Desert Solar Projects Will Change Hands

Palen Pass Road in the vicinity of the Palen solar project site | Photo: Ron's Log/Flickr/Creative Commons License

It's official: The Palen Solar Project, former brainchild of the defunct German-backed firm Solar Millennium, is now cleared to become a BrightSource project. The California Energy Commission (CEC) posted its "Order Approving Transfer Of Ownership" of the 500-megawatt, 5,200-acre Palen plant earlier this morning.

All that's left before BrightSource takes possession of the project east of Desert Center, California is a green light from the bankruptcy court overseeing Solar Millennium's dissolution, a near-certainty given that proceeds from the sale will be used to pay off Solar Millenium's creditors.

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Another Solar Millennium California desert venture, the one-gigawatt Blythe Solar Power Project, is in the process of being bought by the Florida-based solar firm NextEra. The firm is still seeking buyers for its Ridgecrest and Amargosa solar projects. The firm's U.S. branch filed for Chapter 11 protection in April, a few months after its main office filed for bankruptcy in Germany.

Solar Millennium's projects would have used parabolic trough solar thermal technology, in which pipes course through rows of mirrored troughs that focus the sun on a heat transfer fluid within the pipes. When heated, that fluid powers a turbine. In the months before to Solar Millennium's folding, the firm said it was reconsidering its reliance on parabolic troughs for the Blythe project given the dramatic drop in the cost of competing photovoltaic cell technology -- a primary factor in Solar Millennium's financial woes. Solar Millennium announced it would be replacing some of Blythe's troughs with PV shortly before it dropped the project altogether.

The Blythe project's probable new owner NextEra also owns a complex of parabolic trough installations near Kramer Junction and Harper Lake in western San Bernardino County, as well as a part of Riverside County's Desert Sunlight photovoltaic project, which NextEra and partner GE Energy Financial Services bought from First Solar in 2011. NextEra thus has years of experience in operating parabolic trough installations. If the company follows through on converting the Blythe project to PV, watch for pundits declaring their decision a death knell for parabolic trough.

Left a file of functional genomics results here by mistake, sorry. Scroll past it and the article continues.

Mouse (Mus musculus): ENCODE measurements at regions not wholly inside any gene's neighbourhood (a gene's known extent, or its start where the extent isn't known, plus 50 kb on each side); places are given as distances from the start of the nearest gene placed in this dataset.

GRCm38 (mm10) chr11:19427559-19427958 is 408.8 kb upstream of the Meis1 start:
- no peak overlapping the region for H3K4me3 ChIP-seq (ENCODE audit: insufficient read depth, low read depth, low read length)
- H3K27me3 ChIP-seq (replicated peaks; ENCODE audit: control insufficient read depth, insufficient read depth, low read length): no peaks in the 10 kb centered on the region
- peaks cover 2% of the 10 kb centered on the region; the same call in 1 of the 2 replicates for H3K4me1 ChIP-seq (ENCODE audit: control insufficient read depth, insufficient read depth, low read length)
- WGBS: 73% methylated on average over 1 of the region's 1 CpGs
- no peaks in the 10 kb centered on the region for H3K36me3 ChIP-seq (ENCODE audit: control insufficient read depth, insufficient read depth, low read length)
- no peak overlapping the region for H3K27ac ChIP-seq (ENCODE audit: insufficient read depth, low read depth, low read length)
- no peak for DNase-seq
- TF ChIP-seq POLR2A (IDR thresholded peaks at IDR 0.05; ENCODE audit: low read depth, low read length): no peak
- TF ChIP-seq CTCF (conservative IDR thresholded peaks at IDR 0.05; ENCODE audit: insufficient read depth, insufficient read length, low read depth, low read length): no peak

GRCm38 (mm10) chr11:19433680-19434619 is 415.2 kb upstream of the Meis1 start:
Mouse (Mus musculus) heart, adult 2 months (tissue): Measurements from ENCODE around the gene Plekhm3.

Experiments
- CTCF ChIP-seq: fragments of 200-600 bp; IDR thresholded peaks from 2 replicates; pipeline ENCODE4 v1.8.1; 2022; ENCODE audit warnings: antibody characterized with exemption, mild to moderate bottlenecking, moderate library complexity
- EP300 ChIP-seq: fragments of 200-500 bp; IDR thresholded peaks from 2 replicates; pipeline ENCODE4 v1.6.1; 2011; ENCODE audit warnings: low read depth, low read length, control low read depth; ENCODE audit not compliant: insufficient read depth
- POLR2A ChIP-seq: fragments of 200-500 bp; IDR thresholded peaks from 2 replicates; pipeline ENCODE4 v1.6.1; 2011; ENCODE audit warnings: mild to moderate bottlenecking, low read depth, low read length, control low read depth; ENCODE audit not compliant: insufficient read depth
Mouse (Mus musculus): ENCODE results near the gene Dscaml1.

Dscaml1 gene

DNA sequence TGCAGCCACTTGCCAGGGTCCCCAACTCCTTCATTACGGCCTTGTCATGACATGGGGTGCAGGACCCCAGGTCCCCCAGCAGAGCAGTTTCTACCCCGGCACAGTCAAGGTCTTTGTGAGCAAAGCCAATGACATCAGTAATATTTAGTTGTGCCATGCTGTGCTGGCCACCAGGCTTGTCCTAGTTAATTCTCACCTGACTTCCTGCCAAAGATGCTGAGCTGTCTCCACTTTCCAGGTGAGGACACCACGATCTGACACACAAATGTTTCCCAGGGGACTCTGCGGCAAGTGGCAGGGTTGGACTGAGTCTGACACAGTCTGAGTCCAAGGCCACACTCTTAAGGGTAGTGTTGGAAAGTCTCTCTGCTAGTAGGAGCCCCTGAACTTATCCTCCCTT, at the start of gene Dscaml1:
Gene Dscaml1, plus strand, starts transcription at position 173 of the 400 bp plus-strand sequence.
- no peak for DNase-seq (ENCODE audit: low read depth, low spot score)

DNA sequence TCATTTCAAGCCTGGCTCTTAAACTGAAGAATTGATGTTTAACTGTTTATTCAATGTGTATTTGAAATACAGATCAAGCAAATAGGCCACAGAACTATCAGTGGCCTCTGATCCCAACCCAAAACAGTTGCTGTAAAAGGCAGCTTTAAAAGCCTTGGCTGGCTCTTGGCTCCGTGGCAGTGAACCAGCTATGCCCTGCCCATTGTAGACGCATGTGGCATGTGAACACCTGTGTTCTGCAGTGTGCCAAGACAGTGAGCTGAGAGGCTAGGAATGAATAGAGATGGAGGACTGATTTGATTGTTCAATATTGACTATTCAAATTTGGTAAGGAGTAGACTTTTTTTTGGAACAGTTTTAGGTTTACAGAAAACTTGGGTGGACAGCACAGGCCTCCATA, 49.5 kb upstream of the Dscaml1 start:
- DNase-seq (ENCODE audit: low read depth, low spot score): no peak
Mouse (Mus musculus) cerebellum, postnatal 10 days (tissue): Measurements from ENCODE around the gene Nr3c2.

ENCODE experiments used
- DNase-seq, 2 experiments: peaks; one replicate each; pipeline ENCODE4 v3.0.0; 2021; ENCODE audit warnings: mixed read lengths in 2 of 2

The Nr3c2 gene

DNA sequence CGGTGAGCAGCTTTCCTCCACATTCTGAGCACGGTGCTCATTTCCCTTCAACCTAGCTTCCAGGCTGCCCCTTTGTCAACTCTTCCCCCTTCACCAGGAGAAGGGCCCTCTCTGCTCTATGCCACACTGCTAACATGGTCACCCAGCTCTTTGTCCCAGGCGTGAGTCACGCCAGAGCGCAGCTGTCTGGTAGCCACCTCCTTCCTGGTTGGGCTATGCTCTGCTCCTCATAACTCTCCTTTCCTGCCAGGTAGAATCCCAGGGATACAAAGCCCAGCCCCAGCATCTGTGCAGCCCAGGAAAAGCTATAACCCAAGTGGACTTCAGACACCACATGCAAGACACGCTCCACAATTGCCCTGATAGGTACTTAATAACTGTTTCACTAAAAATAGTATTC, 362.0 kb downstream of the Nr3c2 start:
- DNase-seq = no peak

The Palen project -- now set to be acquired by BrightSource subsidiary Palen SEGS -- will see an even more dramatic shift in technology: BrightSource is a steadfast promoter of its proprietary power tower technology, in which hundreds of thousands of mirrored heliostats focus sunlight on boilers atop towers ranging from 450-750 feet in height. BrightSource and the CEC have some negotiating to do over the terms of the project's approval. The environmental assessment process under which the Palen project was first approved by the CEC was conducted under the assumption that parabolic trough technology would be used.

Power tower technology's different configuration almost guarantees significant differences in some of the project's environmental impacts. The project would be located on Palen Lake, a dry lake east of State Route 177 that's an important link in the Chuckwalla Valley's sand transport corridor, and habitat for the sand-dependent Mojave frineg-toed lizard. The environmental community has already taken note of the discrepancy between Solar Millennium's technology and BrightSource's. A comment on the proposed transfer of ownership by the Center for Biological Diversity said, in part,

The Petition also states that "Nalep Solar Project I, LLC intends to file a Petition for Amendment with the Commission to utilize the BSE"s solar thermal technology on the PSPP site." Given Nalep's stated intention to seek a "amended" approval for an entirely different project utilizing different technology, it appears that Nalep does not seek to "transfer ownership of" the PSPP project as it was approved by the Commission at all, but rather, seeks "ownership" of the Final Decision in order to construct and operate an entirely different project. The new or "amended" project that Nalep "intends" to seek approval for has not been proposed to or evaluated by the Commission at all, was not considered in the Final Decision, and certainly was not approved in any sense in the Final Decision for the PSPP project.

"Nalep," "Palen" spelled backwards, was an earlier name for BrightSource's Palen subsidiary.

The transfer of ownership gives BrightSource its fourth large project in California, after the proposed Rio Mesa plant south of Blythe and the Hidden Hills plant across the California line from Pahrump, Nevada, and the firm's flagship Ivanpah project, now under construction adjacent to the Mojave National Preserve.

The Ivanpah plant has consistently been in the news over the site's unanticipated abundance of Federally Threatened desert tortoises: The Riverside Press-Enterprise's David Danelski reported this weekend that BrightSource and the U.S. Fish and Wildlife Service are negotiating a $20 million mitigation agreement to cover the company's tortoise karma. It may be that the experience of having been given a PR black eye by California desert reptiles will make BrightSource more likely to take the fringe-toed lizard's needs more seriously at the Palen plant.

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For ongoing environmental coverage in March 2017 and afterward, please visit our show Earth Focus, or browse Redefine for historic material.
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